Gilormini and Miller flew their last flight in Italy together giving air cover for General George C. Marshall‘s visit to their group at Pisa. They both returned to the United States on the same ship. Gilormini was awarded a Silver Star Medal and five Distinguished Flying Crosses. The Distinguished Flying Cross is a medal awarded to any officer or enlisted member of the United States armed forces who distinguishes himself or herself in combat in support of operations by “heroism” or extraordinary achievement while participating in an aerial flight.
[Source: Nationmaster.com; Courtesy Wayne Saunders]
LAC (P) William Caesar Oquendo
Serial No. R125792
Born 20 June 1915 at Catano, Puerto Rico
Killed 20 June 1942 while undergoing training at No. 2 SFTS Uplands, Ontario in the crash of a Harvard near Brockville, Ontario.
[Courtesy Wayne Saunders]
Flight Sgt Navigator, 1397411, flying Mosquito no 739, when he crashed (there may have been a change to his service no after his commision)
Frederick Thomas WESTON was born on the 9th November 1908. He was educated at Cardiff University gaining B.A Hons in French and Education. He served as assistant master at Wallingford grammar school before being appointed as Master at Queen’s College Georgetown where he remained for 6 years.Known as”Taffy” and described as”the greatest all rounder” the College ever had. During his time at Queens he introduced swimming sports revived boxing and became Scoutmaster to the 27th Q.C.scouts. He also became Commisioner for Scouts for Guyana,served on the Boxing Board of Control and became Scout Commisioner for Guyana and represented Guyana at rugby football. He left Guyana in 1941 to return to Britain to serve with the RAFVR in WW2. Throughout his service he wore the British Guyana name on the shoulder of his uniform,wearing it on the day that his plane crashed killing him and his pilot Barney Joblin on 31st August 1943. It was always his intention to return to Guyana after the war to further his carreer at Queens. The pupils and staff at Queens bestowed on him the great honour of naming one of the new school houses after him,”Weston House”. Although not a native Guyanese he carried Guyana in his heart to the grave.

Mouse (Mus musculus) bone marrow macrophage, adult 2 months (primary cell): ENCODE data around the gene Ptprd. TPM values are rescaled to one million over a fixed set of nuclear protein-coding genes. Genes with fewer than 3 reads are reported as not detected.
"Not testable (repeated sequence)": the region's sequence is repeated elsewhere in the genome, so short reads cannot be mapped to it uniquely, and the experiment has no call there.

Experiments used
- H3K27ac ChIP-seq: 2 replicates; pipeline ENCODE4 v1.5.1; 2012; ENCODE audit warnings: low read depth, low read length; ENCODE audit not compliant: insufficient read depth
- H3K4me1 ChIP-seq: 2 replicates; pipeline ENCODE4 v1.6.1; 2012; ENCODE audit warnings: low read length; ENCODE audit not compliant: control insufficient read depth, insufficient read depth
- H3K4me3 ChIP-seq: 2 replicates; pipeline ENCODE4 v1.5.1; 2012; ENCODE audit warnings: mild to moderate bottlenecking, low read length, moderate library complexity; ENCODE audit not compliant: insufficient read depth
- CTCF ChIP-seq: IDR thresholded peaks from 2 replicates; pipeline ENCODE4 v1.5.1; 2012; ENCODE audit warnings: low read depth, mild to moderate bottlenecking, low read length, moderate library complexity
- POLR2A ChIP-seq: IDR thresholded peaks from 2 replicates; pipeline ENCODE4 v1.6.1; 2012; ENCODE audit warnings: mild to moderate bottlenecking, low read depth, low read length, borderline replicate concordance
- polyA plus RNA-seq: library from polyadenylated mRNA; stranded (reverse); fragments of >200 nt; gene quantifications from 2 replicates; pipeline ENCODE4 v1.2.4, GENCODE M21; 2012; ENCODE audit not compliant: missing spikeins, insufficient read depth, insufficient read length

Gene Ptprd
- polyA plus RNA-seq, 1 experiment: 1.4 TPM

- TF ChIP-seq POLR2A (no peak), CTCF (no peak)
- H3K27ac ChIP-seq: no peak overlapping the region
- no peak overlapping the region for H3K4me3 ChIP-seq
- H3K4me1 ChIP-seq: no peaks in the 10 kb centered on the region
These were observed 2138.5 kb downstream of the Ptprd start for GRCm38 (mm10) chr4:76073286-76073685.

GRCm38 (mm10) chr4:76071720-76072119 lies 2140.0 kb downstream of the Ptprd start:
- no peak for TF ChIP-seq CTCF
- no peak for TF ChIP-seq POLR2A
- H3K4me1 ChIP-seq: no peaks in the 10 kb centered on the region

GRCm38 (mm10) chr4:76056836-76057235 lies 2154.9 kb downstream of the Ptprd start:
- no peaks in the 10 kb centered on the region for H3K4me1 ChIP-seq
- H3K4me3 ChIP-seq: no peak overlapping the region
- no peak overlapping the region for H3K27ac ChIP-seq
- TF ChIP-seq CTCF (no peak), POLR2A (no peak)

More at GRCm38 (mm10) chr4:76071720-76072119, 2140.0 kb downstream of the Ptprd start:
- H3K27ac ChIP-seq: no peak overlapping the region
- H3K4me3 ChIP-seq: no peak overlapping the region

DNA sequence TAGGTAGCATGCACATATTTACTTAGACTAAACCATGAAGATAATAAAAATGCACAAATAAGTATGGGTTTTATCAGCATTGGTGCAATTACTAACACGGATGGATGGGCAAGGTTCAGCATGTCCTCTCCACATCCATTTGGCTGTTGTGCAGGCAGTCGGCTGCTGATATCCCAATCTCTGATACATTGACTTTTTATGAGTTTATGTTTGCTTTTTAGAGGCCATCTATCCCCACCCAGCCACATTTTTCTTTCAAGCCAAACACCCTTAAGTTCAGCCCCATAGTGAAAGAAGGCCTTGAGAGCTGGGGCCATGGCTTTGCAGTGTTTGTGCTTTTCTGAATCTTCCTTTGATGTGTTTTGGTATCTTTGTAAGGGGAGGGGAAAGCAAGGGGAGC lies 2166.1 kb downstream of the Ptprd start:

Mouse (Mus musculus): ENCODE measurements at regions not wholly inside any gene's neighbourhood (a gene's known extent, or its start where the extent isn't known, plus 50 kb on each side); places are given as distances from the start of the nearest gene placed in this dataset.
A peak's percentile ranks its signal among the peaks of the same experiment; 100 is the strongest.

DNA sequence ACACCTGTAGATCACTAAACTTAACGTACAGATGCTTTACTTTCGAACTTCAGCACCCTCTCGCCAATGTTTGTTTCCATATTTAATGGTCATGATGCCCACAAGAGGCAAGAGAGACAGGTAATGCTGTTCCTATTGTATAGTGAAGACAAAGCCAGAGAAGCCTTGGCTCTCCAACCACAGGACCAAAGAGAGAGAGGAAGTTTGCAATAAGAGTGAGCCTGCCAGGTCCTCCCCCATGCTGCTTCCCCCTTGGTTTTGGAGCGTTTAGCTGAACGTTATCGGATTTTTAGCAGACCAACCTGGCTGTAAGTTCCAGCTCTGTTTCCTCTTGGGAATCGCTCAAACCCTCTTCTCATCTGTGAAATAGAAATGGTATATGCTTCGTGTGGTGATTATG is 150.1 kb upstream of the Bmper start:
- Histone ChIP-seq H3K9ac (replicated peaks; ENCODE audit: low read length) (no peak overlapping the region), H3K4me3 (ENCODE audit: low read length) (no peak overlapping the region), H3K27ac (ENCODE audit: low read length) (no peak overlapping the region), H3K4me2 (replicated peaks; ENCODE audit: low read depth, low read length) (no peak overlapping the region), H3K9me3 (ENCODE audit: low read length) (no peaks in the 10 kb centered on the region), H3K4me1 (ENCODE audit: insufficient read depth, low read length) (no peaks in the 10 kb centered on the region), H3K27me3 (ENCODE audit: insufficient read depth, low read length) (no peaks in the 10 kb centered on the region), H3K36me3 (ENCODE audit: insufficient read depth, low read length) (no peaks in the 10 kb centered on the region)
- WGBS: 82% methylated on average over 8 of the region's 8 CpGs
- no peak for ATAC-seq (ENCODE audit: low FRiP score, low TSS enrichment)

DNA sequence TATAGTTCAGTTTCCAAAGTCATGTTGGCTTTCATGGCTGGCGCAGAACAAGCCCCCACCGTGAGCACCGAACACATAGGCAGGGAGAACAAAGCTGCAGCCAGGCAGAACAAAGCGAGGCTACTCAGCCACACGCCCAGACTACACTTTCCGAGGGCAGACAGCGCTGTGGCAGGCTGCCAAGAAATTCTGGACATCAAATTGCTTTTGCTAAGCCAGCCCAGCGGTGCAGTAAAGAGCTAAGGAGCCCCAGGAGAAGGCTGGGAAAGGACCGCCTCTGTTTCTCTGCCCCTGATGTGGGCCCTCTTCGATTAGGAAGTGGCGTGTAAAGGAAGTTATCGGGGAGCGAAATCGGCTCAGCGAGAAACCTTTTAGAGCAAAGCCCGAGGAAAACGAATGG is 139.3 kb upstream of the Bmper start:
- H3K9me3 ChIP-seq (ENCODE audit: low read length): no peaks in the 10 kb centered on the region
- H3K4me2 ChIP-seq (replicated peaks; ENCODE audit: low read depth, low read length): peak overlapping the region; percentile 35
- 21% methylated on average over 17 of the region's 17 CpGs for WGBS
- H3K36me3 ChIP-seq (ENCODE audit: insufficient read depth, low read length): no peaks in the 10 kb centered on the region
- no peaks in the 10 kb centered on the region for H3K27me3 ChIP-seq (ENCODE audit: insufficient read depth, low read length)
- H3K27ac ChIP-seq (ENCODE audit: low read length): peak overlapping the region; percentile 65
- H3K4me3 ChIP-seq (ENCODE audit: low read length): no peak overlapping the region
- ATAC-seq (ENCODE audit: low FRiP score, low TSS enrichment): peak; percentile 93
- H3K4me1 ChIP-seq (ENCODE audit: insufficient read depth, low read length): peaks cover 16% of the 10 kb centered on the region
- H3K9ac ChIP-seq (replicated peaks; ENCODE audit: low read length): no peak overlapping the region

[Source: Fred Weston]
RCAF – Hudsons from Iceland – also flew Catalinas from 7 islands
[Source: Hugh Robison, 2011]
RCAF – Lancasters (from water beach near Cambridge) – POW
[Source: Hugh Robison, 2011]
F/O – FIghter pilot – 65 squadron – June 1941-July 1946 (Spitfires, Mustangs) – 1 Me-109 destroyed
also served at no1 bomer command looking after west-indies members of 17 bomber stations.after he left 65 sq.
born dec 3/1920, Constant rd Kingston, Jamaica – attended Jamaica and Munro colleges. Now I live in Puerto Rico
[Source: Hugh Robison, 2011]
J/88359 – P/O – Oscar Leonard Harrington Harding - air bomber 433 Squadron – KIA 25/02/1944
RCAF Casualty List 1033 shows P/O Harding as hailing from Georgetown, British Guiana
Chorley’s 1944 BCL shows him as aircrew on a 433 Sqn Halifax lost on Schweinfurt 24/25 February, 1944
[Source: CWGC, RCAF Casuality List 1033, Chorleys's; courtesy Alieneyes]
R/95750 – Desmond Michael De Silva – W/O – 218 Squadron – KIA 24/08/1943
[Sources: CWGC and RCAF Casualty List 0918 and Chorley's; courtesy Alieneyes]
W/O De Silva DFM shows up with parents in Flushing, NY. RCAF Casualty List 0918, however, shows W/O Desmond Michael De Silva DFM as being from Georgetown, British Guiana.
CWGC says 218 Squadron but Chorleys has him lost as a rear gunner on a Stirling from No. 623 Squadron. Both list him as an American from Flushing Meadows, NY City.
RCAF Casualty List 0918 and Chorley’s
R/133782 – W/O Robert Gerald Huxtable – Wireless Operator/Air Gunner – KIA 03/06/1944
Dave Champion (aug. 2010): Robert Huxtable, listed as being from Nassau, Bahamas, was actually born and bred in Toronto, Ontario. I pulled his RCAF service file a couple of days ago.
The Bahamas connection comes from the fact his ferrying unit was based there. He was killed, along with his crew, when his Marauder crashed just after takeoff in Egypt, now Sudan.
He was married and his wife was also from Toronto.